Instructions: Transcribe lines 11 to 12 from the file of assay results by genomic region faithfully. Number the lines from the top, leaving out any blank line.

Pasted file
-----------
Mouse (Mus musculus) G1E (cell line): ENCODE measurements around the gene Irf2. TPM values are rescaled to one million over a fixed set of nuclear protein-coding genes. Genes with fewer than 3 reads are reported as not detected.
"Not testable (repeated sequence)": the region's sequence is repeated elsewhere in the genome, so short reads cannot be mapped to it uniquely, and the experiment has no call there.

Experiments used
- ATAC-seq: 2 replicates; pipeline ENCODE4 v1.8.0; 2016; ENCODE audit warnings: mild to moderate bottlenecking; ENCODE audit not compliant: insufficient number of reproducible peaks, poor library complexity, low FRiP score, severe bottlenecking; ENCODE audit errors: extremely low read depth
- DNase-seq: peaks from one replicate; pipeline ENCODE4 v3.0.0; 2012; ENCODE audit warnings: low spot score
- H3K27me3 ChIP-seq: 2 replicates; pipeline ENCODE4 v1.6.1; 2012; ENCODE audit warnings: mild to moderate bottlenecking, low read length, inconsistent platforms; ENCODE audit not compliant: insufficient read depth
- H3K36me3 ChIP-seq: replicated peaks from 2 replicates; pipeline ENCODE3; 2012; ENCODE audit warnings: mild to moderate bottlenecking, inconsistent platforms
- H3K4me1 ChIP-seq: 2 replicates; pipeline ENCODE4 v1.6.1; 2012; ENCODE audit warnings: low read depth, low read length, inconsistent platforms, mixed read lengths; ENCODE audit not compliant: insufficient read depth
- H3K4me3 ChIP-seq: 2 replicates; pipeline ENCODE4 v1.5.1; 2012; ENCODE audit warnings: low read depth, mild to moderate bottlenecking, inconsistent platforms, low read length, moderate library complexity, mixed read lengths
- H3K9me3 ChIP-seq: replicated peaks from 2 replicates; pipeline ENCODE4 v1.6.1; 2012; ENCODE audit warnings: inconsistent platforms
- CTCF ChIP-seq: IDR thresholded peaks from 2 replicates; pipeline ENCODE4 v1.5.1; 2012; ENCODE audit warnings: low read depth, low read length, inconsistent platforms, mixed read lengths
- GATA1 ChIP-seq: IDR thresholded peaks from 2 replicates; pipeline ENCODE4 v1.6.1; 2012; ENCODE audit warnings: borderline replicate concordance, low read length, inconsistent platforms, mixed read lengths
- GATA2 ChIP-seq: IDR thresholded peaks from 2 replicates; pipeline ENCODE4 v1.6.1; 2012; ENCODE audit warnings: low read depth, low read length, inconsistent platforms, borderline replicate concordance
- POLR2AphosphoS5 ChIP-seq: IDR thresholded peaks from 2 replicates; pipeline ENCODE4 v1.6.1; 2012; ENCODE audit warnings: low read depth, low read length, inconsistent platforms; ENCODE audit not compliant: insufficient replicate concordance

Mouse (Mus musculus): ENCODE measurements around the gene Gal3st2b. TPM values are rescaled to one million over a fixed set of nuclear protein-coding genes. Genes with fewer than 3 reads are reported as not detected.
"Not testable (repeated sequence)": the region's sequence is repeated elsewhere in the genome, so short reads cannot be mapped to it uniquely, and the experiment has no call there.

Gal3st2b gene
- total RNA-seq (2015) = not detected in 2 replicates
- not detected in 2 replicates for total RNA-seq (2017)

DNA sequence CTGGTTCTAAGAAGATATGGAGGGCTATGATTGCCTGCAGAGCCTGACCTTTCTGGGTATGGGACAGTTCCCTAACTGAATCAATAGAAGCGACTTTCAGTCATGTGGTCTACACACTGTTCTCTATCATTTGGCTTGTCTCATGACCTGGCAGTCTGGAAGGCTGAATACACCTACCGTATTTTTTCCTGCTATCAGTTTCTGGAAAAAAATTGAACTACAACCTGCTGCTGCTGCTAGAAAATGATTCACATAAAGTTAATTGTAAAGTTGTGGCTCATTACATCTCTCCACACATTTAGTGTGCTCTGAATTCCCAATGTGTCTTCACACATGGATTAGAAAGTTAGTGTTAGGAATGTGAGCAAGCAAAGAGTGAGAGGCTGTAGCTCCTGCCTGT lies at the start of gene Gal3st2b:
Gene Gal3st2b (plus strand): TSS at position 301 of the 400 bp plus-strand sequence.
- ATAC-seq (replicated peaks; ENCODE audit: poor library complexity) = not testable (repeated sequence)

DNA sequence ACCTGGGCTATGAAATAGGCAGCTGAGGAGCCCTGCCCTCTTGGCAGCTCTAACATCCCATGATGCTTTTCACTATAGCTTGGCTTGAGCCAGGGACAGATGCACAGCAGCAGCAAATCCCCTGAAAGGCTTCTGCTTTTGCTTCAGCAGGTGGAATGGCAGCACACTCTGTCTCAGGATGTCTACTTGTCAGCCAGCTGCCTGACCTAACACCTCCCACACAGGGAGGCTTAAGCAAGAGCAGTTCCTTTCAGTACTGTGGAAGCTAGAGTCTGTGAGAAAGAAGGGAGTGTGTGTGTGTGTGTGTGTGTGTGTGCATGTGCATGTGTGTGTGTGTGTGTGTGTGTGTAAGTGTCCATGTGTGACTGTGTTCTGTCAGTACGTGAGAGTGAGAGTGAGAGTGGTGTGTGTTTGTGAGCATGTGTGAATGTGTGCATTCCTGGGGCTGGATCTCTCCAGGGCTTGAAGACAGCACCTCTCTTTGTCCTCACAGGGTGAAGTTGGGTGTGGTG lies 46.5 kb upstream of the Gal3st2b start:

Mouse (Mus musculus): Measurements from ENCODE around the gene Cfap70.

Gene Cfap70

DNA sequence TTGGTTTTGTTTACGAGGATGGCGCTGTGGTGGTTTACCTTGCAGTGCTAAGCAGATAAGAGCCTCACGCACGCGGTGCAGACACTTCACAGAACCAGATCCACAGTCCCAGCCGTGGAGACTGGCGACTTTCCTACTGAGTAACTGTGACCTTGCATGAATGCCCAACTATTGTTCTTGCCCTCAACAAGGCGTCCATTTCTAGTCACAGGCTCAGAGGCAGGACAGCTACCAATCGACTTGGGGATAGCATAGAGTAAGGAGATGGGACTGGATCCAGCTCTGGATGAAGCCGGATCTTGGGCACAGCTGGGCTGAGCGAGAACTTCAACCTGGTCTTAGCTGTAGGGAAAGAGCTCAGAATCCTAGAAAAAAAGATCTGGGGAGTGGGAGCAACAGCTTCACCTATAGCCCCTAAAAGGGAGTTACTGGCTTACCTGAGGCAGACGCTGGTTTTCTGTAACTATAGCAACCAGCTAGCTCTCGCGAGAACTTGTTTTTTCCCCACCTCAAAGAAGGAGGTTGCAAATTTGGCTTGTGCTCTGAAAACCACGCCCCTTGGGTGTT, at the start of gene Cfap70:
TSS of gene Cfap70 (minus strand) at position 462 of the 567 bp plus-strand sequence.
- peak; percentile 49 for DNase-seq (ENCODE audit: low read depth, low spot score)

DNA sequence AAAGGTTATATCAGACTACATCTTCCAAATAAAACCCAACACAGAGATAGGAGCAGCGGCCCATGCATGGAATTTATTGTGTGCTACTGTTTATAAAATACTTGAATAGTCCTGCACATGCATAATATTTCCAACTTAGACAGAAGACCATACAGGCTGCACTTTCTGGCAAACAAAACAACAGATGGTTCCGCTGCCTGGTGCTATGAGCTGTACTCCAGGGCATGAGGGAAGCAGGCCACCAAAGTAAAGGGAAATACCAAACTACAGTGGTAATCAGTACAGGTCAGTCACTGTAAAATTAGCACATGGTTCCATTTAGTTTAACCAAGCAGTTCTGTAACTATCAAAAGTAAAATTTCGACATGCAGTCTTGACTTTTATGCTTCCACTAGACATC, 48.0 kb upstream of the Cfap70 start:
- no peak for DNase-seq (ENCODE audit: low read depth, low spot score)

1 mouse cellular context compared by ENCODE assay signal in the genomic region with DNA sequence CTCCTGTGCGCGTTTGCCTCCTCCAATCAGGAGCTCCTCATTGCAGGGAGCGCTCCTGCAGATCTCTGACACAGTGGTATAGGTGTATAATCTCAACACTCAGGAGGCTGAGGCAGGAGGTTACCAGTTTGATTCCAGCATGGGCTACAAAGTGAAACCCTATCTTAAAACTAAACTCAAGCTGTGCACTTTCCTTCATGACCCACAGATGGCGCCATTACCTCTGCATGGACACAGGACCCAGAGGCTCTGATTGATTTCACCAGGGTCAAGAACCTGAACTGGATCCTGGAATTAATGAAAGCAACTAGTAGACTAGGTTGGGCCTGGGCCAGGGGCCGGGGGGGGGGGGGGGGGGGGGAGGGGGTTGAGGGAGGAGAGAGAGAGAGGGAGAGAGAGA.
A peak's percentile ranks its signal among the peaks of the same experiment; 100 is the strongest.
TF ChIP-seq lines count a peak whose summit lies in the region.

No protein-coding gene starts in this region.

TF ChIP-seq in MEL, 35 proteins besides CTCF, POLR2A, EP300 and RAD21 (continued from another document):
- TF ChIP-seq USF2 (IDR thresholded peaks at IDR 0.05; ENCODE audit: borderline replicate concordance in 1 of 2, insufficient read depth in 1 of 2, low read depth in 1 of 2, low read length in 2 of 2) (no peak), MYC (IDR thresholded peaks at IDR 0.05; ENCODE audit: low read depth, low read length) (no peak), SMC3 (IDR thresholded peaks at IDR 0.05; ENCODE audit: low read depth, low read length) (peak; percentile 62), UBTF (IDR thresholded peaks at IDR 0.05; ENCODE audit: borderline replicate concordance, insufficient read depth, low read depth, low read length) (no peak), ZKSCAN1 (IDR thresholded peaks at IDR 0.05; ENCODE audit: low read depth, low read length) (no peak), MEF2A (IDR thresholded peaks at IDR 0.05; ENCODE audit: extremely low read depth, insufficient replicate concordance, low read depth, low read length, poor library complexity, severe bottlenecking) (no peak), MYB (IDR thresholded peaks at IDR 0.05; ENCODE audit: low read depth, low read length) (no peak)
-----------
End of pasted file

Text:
- CTCF ChIP-seq: IDR thresholded peaks from 2 replicates; pipeline ENCODE4 v1.5.1; 2012; ENCODE audit warnings: low read depth, low read length, inconsistent platforms, mixed read lengths
- GATA1 ChIP-seq: IDR thresholded peaks from 2 replicates; pipeline ENCODE4 v1.6.1; 2012; ENCODE audit warnings: borderline replicate concordance, low read length, inconsistent platforms, mixed read lengths